.......Ka'b read the Torah and said: The Apostle of Allah has spoken the truth. Abu Hurayrah said: I met Abdullah ibn Salam and told him of my meeting with Ka'b.
Abu Dawud: Book 27, Number 3752: Narrated Salman al-Farsi:
I read in the Torah that the blessing of food consists in ablution before it. So I mentioned it to the Prophet. He said: The blessing of food consists in ablution before it and ablution after it.
Abu Dawud Book 38, Number 4434: Narrated Abdullah Ibn Umar:
A group of Jews came and invited the Apostle of Allah to Quff. So he visited them in their school.
They said: Abul Qasim, one of our men has committed fornication with a woman; so pronounce judgment upon them. They placed a cushion for the Apostle of Allah who sat on it and said: Bring the Torah. It was then brought. He then withdrew the cushion from beneath him and placed the Torah on it saying: I believed in thee and in Him Who revealed thee. ............
PROOF FROM THE SIRAT THAT CHRISTIAN AND JEWISH RELIGIOUS WRITINGS EXISTED IN THE HIJAZ DURING MUHAMMAD'S TIME
CHRISTIAN AND JEWISH PRESENCE IN MECCA
I will primarily quote from "The Life of Muhammad", , which is a translation of Ibn Ishaq's "Sirat Rasulallah". Note that this is considered the most authentic biography extent today. Additionally I will quote from Ibn Sa'd's "Kitab al-Tabaqat al-Kabir", .
From pages 14 - 18 the story is told how Christianity began in Najran. Najran is about 350 miles south east of Mecca. The story relates how a Christian preached in Najran, healed the sick, and performed miracles. The whole city converted to Christianity.......
"The people of Najran accepted the religion of Abdullah al Thamir according to the Gospel and the law which Isa b. Maryam brought."
Later on, the story goes, some 20,000 Najran Christians were killed by a king who wanted them to become Jews.
The relevant point here is that there was a Christian city in the Saudi peninsula south of Mecca. Further south was a land ruled by a Jewish king. Certainly there would be cultural exchanges between the cities since Mecca was a center of commerce and religions, and many people traveled to and from there. Hence, there was some knowledge of Christianity and Judaism in Mecca before and during Muhammad's time.
On page 69, the story is told of how Muhammad was conceived. The point of interest is that a women who was earlier interested in Muhammad's father had lost interest in him.....the comment:
"She had heard from her brother Waraqa b. Naufal, who had been a Christian and studied the scriptures, that a prophet would arise among this people."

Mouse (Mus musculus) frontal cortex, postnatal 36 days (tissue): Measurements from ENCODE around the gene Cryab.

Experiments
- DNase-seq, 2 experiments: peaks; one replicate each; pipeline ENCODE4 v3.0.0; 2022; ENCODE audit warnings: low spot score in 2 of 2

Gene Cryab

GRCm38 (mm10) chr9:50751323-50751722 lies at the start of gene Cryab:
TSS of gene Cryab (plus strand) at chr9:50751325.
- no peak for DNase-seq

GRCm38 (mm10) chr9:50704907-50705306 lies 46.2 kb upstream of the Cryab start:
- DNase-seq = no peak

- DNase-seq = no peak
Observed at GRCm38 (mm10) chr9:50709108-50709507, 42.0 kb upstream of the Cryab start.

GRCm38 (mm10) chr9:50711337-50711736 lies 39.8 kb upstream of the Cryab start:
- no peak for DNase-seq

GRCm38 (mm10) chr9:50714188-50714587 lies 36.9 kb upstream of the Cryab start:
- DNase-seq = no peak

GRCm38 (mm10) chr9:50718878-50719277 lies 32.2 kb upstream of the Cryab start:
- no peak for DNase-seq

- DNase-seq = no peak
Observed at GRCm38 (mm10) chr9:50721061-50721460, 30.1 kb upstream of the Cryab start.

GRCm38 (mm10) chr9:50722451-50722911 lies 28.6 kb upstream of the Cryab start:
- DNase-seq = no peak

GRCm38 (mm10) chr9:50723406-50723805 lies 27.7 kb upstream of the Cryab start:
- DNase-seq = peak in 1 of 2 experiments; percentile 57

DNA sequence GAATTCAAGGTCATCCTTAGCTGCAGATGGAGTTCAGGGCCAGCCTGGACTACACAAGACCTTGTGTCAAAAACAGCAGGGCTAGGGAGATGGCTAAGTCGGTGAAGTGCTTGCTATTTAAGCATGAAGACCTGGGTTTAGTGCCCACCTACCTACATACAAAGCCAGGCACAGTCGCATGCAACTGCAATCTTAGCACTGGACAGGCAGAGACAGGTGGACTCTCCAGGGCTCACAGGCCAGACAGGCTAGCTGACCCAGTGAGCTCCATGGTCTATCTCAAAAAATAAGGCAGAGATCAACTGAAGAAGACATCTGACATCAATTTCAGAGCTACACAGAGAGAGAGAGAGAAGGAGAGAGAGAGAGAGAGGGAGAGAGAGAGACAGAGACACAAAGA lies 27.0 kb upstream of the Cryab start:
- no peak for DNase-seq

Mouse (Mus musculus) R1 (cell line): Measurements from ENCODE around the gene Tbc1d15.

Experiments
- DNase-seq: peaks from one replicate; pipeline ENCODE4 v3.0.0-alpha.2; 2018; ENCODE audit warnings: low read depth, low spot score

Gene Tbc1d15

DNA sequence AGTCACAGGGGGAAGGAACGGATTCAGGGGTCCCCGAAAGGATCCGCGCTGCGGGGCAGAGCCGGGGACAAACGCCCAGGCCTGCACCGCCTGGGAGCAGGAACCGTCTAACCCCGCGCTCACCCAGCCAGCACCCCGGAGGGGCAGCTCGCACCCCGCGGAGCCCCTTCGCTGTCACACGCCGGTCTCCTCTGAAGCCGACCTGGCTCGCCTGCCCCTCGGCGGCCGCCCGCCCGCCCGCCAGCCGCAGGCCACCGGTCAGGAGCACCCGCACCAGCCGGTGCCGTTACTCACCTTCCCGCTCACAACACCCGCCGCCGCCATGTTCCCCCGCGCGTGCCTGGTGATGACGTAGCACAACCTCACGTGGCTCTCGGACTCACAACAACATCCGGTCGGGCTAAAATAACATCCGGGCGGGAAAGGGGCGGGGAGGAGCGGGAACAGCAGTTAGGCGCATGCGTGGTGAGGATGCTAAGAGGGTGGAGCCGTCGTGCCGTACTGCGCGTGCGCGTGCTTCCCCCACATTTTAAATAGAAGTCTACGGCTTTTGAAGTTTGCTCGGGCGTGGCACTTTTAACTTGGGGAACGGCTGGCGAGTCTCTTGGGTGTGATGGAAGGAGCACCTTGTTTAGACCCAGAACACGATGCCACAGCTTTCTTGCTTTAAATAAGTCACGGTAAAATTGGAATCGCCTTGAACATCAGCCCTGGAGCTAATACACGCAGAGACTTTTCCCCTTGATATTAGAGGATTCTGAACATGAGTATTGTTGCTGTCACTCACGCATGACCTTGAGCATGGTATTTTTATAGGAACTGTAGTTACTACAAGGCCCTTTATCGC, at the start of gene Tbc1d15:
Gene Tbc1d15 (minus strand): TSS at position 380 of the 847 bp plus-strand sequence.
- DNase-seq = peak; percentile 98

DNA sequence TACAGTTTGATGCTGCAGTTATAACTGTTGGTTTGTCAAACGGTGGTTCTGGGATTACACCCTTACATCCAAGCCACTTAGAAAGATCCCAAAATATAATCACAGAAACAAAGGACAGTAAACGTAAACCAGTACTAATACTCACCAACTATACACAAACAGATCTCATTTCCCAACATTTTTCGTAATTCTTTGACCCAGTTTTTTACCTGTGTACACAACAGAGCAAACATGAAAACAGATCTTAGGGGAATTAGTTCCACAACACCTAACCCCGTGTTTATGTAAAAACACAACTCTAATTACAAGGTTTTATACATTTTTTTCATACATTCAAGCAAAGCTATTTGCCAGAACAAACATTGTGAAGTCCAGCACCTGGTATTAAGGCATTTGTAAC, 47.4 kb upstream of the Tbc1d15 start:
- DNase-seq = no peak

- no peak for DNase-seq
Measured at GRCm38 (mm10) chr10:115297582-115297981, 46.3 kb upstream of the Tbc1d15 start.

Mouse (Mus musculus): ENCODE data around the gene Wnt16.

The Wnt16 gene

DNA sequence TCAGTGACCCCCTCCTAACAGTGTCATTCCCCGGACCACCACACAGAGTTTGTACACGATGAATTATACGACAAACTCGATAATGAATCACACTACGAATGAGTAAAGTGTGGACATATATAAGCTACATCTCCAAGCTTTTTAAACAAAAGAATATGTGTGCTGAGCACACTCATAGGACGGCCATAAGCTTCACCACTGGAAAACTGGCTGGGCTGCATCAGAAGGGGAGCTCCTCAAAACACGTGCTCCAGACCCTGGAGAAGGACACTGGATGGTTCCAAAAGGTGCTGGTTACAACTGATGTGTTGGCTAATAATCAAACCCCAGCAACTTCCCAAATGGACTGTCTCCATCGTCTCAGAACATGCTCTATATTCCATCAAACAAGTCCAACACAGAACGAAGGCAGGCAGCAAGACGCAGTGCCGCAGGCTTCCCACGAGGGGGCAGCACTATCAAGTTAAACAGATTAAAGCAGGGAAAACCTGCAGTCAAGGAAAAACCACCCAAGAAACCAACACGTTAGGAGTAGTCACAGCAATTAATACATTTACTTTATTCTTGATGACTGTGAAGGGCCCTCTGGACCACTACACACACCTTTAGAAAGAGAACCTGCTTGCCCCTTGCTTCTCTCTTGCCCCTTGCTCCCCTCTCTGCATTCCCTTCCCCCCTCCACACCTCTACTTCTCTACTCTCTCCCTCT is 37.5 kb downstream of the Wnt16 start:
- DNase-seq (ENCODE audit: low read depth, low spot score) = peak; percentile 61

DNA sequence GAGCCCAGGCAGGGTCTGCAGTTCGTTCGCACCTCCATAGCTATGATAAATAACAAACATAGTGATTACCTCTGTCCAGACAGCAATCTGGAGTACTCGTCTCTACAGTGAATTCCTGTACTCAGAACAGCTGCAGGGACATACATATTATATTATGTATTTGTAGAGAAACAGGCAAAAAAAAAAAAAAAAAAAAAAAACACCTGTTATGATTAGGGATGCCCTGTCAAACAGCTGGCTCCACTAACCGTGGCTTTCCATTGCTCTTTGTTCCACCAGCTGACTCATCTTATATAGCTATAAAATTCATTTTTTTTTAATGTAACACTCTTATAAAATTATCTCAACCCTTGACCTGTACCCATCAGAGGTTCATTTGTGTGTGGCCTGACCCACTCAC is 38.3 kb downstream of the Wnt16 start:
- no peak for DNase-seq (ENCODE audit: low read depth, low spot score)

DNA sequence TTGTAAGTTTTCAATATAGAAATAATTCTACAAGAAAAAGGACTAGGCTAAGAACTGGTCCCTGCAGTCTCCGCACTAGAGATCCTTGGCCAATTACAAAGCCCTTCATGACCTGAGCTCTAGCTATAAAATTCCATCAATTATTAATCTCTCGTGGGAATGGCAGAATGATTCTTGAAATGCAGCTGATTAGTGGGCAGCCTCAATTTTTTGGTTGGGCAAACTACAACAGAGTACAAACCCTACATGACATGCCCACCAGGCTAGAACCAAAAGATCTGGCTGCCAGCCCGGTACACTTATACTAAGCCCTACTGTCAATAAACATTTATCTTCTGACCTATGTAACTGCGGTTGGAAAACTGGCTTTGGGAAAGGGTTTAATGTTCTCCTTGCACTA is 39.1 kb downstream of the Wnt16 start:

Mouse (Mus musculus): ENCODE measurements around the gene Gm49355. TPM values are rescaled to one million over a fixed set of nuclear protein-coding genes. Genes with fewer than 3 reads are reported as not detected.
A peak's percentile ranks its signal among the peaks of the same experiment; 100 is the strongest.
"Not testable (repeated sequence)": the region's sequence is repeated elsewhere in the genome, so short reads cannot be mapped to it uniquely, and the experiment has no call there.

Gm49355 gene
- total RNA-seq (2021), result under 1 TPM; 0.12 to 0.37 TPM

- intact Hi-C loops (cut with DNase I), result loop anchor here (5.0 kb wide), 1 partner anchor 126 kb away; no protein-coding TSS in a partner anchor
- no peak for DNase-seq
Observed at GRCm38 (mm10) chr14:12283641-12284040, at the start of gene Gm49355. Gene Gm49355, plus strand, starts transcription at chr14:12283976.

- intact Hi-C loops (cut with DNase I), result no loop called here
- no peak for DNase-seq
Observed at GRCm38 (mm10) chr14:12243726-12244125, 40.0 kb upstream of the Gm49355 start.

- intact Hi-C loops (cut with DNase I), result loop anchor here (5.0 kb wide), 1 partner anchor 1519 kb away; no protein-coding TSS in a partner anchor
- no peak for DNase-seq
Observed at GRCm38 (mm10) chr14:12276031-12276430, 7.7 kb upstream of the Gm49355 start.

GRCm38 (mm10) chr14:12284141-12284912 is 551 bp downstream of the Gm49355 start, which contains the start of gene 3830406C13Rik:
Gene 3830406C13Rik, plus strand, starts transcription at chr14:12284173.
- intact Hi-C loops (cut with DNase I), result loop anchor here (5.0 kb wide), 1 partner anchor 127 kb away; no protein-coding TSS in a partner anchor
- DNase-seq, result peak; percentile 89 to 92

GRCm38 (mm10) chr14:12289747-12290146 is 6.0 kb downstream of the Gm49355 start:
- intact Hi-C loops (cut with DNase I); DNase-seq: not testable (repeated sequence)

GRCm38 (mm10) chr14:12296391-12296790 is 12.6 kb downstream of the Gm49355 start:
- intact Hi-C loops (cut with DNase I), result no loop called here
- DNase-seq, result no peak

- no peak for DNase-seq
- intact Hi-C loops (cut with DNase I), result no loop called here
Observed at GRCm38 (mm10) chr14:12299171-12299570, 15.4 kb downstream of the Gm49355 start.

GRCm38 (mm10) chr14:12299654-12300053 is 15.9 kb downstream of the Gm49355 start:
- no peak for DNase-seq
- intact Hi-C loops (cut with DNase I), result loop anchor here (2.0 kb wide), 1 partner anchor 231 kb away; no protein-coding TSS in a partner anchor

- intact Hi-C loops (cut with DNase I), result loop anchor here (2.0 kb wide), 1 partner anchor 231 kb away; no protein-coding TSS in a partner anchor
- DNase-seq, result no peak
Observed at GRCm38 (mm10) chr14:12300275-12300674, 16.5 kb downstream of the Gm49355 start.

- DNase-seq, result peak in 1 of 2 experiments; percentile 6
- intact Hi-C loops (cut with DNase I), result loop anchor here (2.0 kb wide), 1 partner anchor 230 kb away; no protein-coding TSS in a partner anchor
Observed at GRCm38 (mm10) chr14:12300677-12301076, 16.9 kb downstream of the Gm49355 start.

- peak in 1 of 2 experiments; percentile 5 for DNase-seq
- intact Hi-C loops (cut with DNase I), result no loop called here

Here was an Arab a woman, whose brother was a Christian - Waraqa Naufal (the same one mentioned in the Hadith), who had studied the "scriptures", and wrote them in Hebrew and Arabic.
Additionally, from Ibn Sa'd's "Kitab al-Tabaqat al-Kabir", page 104, we read about this women:
"..... (Muhammad's father) passed by a woman of the Kath'am (tribe) whose name was Fatimah Bint Murr and who was the prettiest of all women, in the full bloom of her youth and the most pious and had studied the scriptures;..."
We have a distinct Christian presence in Mecca, and people had "studied the scriptures". These "scriptures" could have been actual Gospels, or apocrypha Gospels.
We read about a Jew living in Mecca in Ibn Sa'd, volume 1, page 186:
"A Jew dwelt at Makkah and sold commodities..."
Note that this keeps in line with what we have already seen about the Jews, they were merchants and business people.
From Ibn Ishaq, page 79, - 81 we read that when Muhammad was a boy, he traveled with his uncle Abu Talib to Syria as part of a caravan
"..... When the caravan reached Busra in Syria, there was a monk there in his cell by the name of Bahira, who was well versed in the knowledge of Christians....There he (Bahira) gained his knowledge from a book that was in the cell, so they allege, handed on from generation to generation.... When Bahira saw him (Muhammad) he stared at him closely, looking at his body and finding traces of his description (in the Christian books)."
From the above we see two things:
1) Muhammad conversed with a Christian who had Christian books with him. Of course he could have learned Christian teachings, true or myth, from Bahira.
2) These books though not in the Hijaz, existed, and the people of the caravans had opportunity to learn of Christianity from the Christians in Syria. They too would have disseminated their knowledge back in Mecca.
Corroborating information on this event is found in Ibn Sa'd, pages 132 - 134, and pages 174 - 177. One detail brought out on page 174 is:
"They halted at Busra, a city of Syria, where there was a monk called Bahira in a covenant, where Christian scholars resided; they had inherited a book which they studied."
Another journey Muhammad took to Syria is described in Ibn Sa'd, pages 145 - 147, and 177 - 179. . Here is an excerpt of a monk's dialog with one of the slaves - Maysarah who accompanied Muhammad on his business journey:
"There the people (of Muhammad's caravan) took rest under the shadow of a tree. Thereupon the monk Nastur said: None except a Prophet has ever taken rest under this tree. .... The man (a person doing business with Muhammad) said, "The word is yours, and turning to Maysarah he said: By Allah! He is a Prophet whose attributes, our scholars have noted in our scriptures."